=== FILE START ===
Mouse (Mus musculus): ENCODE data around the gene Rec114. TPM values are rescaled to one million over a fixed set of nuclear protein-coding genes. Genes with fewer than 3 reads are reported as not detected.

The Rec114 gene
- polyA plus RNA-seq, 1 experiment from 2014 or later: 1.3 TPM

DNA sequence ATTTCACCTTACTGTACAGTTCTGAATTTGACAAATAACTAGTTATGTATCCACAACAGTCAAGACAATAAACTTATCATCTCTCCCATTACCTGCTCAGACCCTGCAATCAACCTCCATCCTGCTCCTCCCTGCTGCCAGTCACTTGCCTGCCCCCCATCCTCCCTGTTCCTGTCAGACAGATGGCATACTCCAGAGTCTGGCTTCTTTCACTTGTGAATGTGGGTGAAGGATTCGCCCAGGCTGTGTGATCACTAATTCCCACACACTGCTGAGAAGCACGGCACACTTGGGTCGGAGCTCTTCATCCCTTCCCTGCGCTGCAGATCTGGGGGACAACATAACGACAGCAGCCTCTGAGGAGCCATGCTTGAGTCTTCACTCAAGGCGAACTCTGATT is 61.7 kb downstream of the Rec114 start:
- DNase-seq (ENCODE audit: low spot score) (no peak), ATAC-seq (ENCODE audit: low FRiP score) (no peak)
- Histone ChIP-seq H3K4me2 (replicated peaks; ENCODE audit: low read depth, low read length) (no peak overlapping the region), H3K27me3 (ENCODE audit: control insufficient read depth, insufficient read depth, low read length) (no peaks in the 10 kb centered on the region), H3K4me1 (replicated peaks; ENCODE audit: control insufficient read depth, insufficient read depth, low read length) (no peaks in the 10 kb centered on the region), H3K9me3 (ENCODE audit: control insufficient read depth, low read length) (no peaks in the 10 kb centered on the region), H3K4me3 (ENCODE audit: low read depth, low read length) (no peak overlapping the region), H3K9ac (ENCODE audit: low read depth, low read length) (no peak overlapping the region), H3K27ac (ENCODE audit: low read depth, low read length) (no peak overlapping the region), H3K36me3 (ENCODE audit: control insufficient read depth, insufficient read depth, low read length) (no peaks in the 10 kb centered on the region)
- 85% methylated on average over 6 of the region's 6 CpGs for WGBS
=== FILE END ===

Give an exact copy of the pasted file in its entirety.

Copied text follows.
Mouse (Mus musculus): ENCODE data around the gene Rec114. TPM values are rescaled to one million over a fixed set of nuclear protein-coding genes. Genes with fewer than 3 reads are reported as not detected.

The Rec114 gene
- polyA plus RNA-seq, 1 experiment from 2014 or later: 1.3 TPM

DNA sequence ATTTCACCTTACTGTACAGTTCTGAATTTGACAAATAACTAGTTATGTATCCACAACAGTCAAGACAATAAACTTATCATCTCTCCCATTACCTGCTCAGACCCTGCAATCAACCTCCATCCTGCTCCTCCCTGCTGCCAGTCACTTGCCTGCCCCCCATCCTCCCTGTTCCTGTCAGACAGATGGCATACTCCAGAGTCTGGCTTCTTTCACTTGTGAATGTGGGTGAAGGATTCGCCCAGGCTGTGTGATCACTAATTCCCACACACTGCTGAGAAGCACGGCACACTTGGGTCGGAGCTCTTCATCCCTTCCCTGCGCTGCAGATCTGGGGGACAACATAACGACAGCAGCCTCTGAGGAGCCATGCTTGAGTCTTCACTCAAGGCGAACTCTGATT is 61.7 kb downstream of the Rec114 start:
- DNase-seq (ENCODE audit: low spot score) (no peak), ATAC-seq (ENCODE audit: low FRiP score) (no peak)
- Histone ChIP-seq H3K4me2 (replicated peaks; ENCODE audit: low read depth, low read length) (no peak overlapping the region), H3K27me3 (ENCODE audit: control insufficient read depth, insufficient read depth, low read length) (no peaks in the 10 kb centered on the region), H3K4me1 (replicated peaks; ENCODE audit: control insufficient read depth, insufficient read depth, low read length) (no peaks in the 10 kb centered on the region), H3K9me3 (ENCODE audit: control insufficient read depth, low read length) (no peaks in the 10 kb centered on the region), H3K4me3 (ENCODE audit: low read depth, low read length) (no peak overlapping the region), H3K9ac (ENCODE audit: low read depth, low read length) (no peak overlapping the region), H3K27ac (ENCODE audit: low read depth, low read length) (no peak overlapping the region), H3K36me3 (ENCODE audit: control insufficient read depth, insufficient read depth, low read length) (no peaks in the 10 kb centered on the region)
- 85% methylated on average over 6 of the region's 6 CpGs for WGBS